Molly Sue Logsdon - 'Holy boldness' helps her get things done

April 21, 2006|by TRISH RUDDER

BERKELEY SPRINGS, W.Va. - Helping others comes naturally to Molly Sue Logsdon. Her gift is recognizing what needs to be done.

Logsdon said she does not know why she is like this, but she's been picking up strays her whole life.

"I'm the person who will stop and move a turtle out of the road," she said.

She was one of the organizers of the Shingleton family home renovation while the family was in North Carolina for three months.

Logsdon is friends with Paul and Lisa Shingleton, whose 10-year-old daughter, Adrianna, was being treated for leukemia at Duke University Hospital in Durham, N.C.

Logsdon was instrumental in getting a large number of people involved in the renovation project. She contacted 52 of her closest friends, she said, and asked for their help and asked them to find others to help.


It's called "holy boldness," she said.

More than 200 people from the region helped renovate the home. They donated time, funds and/or merchandise to complete the project before the family returned home before Christmas last year.

She said she learned many years ago, "You can always ask for help. You don't have to reinvent the wheel" to get things done.

Logsdon has a bachelor's degree in sociology from the University of North Carolina-Asheville.

For six years, she operated a sheltered workshop in Hendersonville, N.C., with the goal of helping learning-disabled people find jobs.

She is a certified school teacher in North Carolina and worked three years there with children with behavior disorders.

"I was recruited to establish the first on-campus high school, self-contained class serving students with behavior disorders in Henderson County," she said.

"My specialty is to set up new operations and get the skilled professionals to run them and then step out of the way," Logsdon said.

She moved to Berkeley Springs in 2000 and home-schooled her three children for a time, she said. When they entered The Seventh-day Adventist School in Berkeley Springs, she volunteered part time and started a 4-H program there.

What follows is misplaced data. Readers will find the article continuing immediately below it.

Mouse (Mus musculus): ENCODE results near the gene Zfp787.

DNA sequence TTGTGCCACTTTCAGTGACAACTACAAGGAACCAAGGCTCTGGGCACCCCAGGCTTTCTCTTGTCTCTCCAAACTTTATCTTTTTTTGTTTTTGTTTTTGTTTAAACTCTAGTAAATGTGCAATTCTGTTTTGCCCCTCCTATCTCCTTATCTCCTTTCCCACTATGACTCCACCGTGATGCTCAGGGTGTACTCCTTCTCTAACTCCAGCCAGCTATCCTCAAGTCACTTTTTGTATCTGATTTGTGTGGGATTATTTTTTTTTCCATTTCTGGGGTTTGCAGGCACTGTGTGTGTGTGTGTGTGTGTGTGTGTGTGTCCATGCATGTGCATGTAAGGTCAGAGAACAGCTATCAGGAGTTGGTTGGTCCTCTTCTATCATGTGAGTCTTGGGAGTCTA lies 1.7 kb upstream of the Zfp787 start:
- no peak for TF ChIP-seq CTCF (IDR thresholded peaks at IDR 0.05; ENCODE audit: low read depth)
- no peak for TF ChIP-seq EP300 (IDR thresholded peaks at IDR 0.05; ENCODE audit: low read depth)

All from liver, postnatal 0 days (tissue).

After her three boys entered public school so they could play sports, she implemented a peer mentor program at Berkeley Springs High School and worked as its coordinator.

She also worked as a long-term substitute teacher in the special education department at the high school, and last year worked with students with behavior disorders at Warm Springs Middle School. She now substitute teaches part time at the high school.

She volunteers for The Seventh-day Adventist Vacation Bible School and for many public school organizations. She is the youth league's cheerleading coach.

She raises funds for the Berkeley Springs High School Athletic Boosters and has served as its secretary for the last three years. She also volunteers at the Starting Points soup kitchen with tutored schoolchildren.

"I'm always thinking of new projects," she said.

She said she also spends a lot of time with her three boys Matthew, Eric and Logan Lyda. All three of her children mentor other kids she said, and they all helped with the Shingleton renovations.

"The guts of my life are my children and the kids I work with," she said. "They are 'my kids.'"

Matthew is a Berkeley Springs High School senior, a member of the National Honors Society and is a varsity athlete in football and baseball. Eric is a junior at the high school, is president of his class and is a varsity letterman in soccer and tennis, and Logan is treasurer of his Warm Springs Middle School class, a peer mediator and plays football, she said.

"What makes me happy," she said, is going to athletic games to see her kids play.

All three of her children mentor other kids she said, and they all helped with the Shingleton renovations, she said.

"The guts of my life are my children," she said, "and the kids I work with. They are 'my kids.'"


Name - Molly Sue Logsdon

Address - Berkeley Springs, W.Va.

Date of birth - June 10, 1964

Occupation - Morgan County substitute teacher/tutor

Most notable achievement - Hearing that my special education students were successful in 10th grade "regular" English class. Also, knowing that my three kids are happy, successful in school and grounded.

Your proudest moment - Realizing that my oldest son was not only accepted to college, but was going to play college football. When you realize how much could have gone wrong along the 13 years of schooling, it is definitely a significant accomplishment. And, when no one seemed to think he would have the opportunity to play college football, he persevered.

Who is the person you most admire and why? - Mother Teresa. She clearly had the ability to have made herself a financially successful person, but instead used her talents to improve the lives of other people. By choice, she had none of her own children so that she could devote her time to others' children.

What is the best piece of advice you ever received? Who gave it to you? - Your kids won't remember how clean the house is, but they will remember how much time you spend with them. Nina Lyda my children's grandma.

What is the next goal you would like to achieve? - Educate children on the importance of eating properly. I see myself living a much simpler life.

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